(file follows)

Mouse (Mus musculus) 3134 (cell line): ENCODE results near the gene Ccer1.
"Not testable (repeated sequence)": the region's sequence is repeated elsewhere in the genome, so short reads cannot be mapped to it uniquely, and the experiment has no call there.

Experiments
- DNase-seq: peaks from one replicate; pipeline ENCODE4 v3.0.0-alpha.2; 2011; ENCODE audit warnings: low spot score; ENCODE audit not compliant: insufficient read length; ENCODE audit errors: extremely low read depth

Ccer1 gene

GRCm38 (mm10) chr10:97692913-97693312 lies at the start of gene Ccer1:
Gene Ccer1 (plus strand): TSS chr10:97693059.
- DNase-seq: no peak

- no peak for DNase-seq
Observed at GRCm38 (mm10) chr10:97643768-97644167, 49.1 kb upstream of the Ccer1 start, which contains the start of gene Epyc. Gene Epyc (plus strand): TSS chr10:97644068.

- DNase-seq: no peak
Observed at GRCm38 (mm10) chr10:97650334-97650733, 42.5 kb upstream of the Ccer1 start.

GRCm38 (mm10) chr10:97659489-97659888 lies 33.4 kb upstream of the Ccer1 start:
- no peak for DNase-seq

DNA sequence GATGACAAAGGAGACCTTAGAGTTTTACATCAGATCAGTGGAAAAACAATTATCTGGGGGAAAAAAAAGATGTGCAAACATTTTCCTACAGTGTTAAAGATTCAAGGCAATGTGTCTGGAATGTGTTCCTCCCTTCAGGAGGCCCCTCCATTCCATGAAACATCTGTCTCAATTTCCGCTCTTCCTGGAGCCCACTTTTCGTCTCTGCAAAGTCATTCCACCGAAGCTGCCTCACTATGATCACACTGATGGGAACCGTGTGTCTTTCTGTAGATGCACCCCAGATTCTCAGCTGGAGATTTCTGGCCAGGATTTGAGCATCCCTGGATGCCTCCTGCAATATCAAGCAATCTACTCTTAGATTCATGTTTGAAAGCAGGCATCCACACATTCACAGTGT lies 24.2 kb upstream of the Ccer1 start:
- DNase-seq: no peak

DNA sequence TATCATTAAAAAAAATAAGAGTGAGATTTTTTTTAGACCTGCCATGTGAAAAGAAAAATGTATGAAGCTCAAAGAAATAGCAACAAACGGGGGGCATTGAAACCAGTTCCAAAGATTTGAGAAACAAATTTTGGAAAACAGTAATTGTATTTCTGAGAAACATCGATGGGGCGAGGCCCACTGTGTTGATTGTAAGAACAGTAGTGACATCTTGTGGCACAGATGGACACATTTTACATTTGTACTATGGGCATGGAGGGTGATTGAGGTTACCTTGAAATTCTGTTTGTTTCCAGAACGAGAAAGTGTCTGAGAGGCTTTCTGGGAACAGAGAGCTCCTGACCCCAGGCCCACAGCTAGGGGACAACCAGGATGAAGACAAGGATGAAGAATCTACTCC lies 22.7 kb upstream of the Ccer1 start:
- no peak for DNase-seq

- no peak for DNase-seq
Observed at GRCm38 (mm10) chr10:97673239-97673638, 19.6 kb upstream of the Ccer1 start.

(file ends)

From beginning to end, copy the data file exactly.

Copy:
Mouse (Mus musculus) 3134 (cell line): ENCODE results near the gene Ccer1.
"Not testable (repeated sequence)": the region's sequence is repeated elsewhere in the genome, so short reads cannot be mapped to it uniquely, and the experiment has no call there.

Experiments
- DNase-seq: peaks from one replicate; pipeline ENCODE4 v3.0.0-alpha.2; 2011; ENCODE audit warnings: low spot score; ENCODE audit not compliant: insufficient read length; ENCODE audit errors: extremely low read depth

Ccer1 gene

GRCm38 (mm10) chr10:97692913-97693312 lies at the start of gene Ccer1:
Gene Ccer1 (plus strand): TSS chr10:97693059.
- DNase-seq: no peak

- no peak for DNase-seq
Observed at GRCm38 (mm10) chr10:97643768-97644167, 49.1 kb upstream of the Ccer1 start, which contains the start of gene Epyc. Gene Epyc (plus strand): TSS chr10:97644068.

- DNase-seq: no peak
Observed at GRCm38 (mm10) chr10:97650334-97650733, 42.5 kb upstream of the Ccer1 start.

GRCm38 (mm10) chr10:97659489-97659888 lies 33.4 kb upstream of the Ccer1 start:
- no peak for DNase-seq

DNA sequence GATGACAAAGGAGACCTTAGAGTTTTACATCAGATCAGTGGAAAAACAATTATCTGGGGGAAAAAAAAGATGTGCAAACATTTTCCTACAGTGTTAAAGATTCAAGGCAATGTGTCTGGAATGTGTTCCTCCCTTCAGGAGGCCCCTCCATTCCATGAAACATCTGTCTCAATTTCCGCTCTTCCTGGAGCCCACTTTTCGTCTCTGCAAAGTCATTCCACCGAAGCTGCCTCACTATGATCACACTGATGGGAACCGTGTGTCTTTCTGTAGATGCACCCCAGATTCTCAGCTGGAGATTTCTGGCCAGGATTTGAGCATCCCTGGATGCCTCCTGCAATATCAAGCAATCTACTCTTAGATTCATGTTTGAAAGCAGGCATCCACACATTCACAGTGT lies 24.2 kb upstream of the Ccer1 start:
- DNase-seq: no peak

DNA sequence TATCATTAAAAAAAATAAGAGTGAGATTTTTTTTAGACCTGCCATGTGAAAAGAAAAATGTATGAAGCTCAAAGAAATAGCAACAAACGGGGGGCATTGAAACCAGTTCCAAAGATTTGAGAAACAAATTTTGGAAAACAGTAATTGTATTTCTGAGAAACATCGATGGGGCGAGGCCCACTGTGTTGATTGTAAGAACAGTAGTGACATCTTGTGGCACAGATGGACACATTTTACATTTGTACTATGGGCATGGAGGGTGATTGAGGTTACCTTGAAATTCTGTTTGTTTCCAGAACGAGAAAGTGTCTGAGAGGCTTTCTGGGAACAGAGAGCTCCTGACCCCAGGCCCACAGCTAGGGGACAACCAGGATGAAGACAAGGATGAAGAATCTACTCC lies 22.7 kb upstream of the Ccer1 start:
- no peak for DNase-seq

- no peak for DNase-seq
Observed at GRCm38 (mm10) chr10:97673239-97673638, 19.6 kb upstream of the Ccer1 start.